750 Highway 512, Chama, New Mexico 87520
Wherever your travels take you in the American Southwest consider Corkins Lodge for a private wilderness retreat. We offer everything from fly-fishing and hiking to eco-tourist adventures and artist getaways. Or just simply relaxing. You can swim in the sparkling fresh waters of the Brazos River or enjoy the luxury of the heated pool; hike the forested trails or cook, commune and slumber in your rustic cabin. The experience is yours to make as a family, couple, group or journeying on your own.
Corkins Lodge is located at the base of the 2,500-foot Brazos Cliffs in the scenic Chama Valley of Northern New Mexico. It includes 1,600 acres of private land and more than 2.5 miles of the Brazos River where it pours forth from the Brazos Canyon. All reserved exclusively for Corkins’ guests. This spectacular natural setting rivals the best of America’s National Parks, but without the crowds.
Open year-round, we’re a treasure trove for the off-season traveler. The Fall forests are a dazzling landscape of color, offering a serene yet vibrant atmosphere ideal for contemplation. The Winter - perhaps the most spectacular season of all - finds the cliffs more majestic, the experience more private, and your lodging ever more cozy. Take advantage of snowshoeing or skiing to get you into the muted forest or along the frozen river’s edge, then return to a sauna or a warm fire. In the Spring a waterfall appears at the cliff top, the river roars past fed by the huge melt of snow collected in the canyon, wildflowers carpet the forest floor, and elk pass through on their way back up to higher ground.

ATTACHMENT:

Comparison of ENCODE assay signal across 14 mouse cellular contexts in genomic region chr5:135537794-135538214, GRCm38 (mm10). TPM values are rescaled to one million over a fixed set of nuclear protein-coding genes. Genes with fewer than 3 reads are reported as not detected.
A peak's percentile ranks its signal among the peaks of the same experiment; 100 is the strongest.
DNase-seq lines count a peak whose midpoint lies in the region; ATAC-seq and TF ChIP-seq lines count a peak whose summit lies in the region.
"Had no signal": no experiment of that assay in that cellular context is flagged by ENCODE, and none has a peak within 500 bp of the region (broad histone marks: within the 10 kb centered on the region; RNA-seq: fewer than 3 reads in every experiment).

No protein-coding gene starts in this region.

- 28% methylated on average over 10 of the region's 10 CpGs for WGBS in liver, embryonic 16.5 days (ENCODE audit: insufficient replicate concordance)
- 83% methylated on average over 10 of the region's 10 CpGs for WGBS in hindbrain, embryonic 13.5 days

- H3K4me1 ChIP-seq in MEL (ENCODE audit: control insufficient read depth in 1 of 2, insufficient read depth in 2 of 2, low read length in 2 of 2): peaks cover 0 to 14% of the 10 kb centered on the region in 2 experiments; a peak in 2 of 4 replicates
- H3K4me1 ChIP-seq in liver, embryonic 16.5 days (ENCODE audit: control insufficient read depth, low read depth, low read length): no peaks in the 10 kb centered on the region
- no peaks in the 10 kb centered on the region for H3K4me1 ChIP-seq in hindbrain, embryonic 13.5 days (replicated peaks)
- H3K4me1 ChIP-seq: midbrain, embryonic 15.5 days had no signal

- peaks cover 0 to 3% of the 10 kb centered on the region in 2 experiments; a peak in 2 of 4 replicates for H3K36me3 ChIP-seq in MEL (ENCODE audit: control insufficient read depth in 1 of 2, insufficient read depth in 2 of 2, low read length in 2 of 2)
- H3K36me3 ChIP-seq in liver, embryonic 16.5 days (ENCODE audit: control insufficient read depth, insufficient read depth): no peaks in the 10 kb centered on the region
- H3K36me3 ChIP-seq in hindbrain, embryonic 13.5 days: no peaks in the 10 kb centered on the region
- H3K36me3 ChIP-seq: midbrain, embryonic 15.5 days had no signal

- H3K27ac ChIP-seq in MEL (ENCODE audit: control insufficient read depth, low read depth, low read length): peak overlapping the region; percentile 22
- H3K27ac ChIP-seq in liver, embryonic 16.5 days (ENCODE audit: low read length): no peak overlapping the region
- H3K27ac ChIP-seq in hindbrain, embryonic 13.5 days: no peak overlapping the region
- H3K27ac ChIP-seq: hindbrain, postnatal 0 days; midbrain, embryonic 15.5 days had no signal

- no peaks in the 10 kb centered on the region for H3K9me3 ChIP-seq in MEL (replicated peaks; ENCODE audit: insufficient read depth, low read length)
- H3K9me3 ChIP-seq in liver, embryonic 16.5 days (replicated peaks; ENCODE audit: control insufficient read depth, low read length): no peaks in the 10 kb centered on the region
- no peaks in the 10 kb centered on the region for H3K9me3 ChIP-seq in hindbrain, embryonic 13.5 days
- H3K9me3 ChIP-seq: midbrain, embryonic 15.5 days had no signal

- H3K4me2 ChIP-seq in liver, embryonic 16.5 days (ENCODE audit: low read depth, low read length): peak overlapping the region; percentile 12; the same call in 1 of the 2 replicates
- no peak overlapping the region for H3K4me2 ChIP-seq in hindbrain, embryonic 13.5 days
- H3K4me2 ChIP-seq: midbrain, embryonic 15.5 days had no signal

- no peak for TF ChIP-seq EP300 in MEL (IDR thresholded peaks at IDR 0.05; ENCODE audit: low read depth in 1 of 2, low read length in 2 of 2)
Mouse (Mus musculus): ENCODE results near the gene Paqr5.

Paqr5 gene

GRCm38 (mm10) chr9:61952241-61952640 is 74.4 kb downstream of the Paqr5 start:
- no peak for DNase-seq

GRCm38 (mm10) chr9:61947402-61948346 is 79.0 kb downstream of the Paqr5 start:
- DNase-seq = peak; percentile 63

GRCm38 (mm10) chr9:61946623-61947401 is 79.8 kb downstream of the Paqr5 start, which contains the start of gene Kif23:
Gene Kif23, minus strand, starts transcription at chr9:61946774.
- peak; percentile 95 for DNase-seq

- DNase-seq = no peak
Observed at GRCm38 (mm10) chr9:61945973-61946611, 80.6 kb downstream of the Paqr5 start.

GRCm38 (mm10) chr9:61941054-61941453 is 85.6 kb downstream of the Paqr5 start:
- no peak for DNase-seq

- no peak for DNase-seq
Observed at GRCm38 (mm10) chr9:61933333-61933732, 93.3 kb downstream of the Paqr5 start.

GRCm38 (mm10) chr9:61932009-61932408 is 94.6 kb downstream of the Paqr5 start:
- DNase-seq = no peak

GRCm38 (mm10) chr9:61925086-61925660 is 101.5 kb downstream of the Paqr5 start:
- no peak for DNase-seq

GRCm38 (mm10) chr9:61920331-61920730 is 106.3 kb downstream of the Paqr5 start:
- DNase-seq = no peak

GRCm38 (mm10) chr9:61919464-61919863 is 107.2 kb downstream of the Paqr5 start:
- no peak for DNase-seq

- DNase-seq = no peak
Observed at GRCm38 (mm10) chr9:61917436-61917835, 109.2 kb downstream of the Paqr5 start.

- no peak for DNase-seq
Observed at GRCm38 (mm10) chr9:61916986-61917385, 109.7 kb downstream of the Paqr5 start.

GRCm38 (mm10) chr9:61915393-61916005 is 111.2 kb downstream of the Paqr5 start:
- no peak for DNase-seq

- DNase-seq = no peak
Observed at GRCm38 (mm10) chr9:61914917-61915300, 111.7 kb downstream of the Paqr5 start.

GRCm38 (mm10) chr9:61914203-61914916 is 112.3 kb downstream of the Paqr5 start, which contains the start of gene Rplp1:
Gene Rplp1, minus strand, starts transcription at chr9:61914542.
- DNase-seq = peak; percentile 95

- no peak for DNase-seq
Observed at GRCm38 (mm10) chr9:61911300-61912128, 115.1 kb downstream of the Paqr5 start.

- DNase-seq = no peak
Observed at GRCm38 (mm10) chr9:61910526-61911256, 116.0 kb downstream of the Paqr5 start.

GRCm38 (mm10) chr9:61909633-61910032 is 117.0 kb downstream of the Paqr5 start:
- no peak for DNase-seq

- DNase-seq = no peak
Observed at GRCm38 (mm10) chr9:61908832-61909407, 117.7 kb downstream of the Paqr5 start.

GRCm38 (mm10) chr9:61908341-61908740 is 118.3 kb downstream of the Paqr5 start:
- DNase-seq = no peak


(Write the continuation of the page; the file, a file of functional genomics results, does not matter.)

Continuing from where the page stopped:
We have a 70-year history of providing memory-making and even life-changing experiences. Best of all we're affordable. Some of our guests stay for months; many families have been returning for generations. Corkins offers a unique getaway from crowded National Parks, a busy schedule, tense cities or even just day-to-day life.
The founder of Corkins Lodge, Phil Corkin Sr., was an enterprising, charming Irish rogue, who at 14 years old stowed away on a ship to come across the Atlantic and seek his fortune in the late 1800’s. He apparently trained as a veterinarian in Canada, and worked various jobs around the Southwest until becoming a Ranger with the New Mexico Game and Fish department. He was first and foremost, however, an opportunist and a gambler: he was said to have bet on anything from a horse race to which fly would cross the table first at a saloon.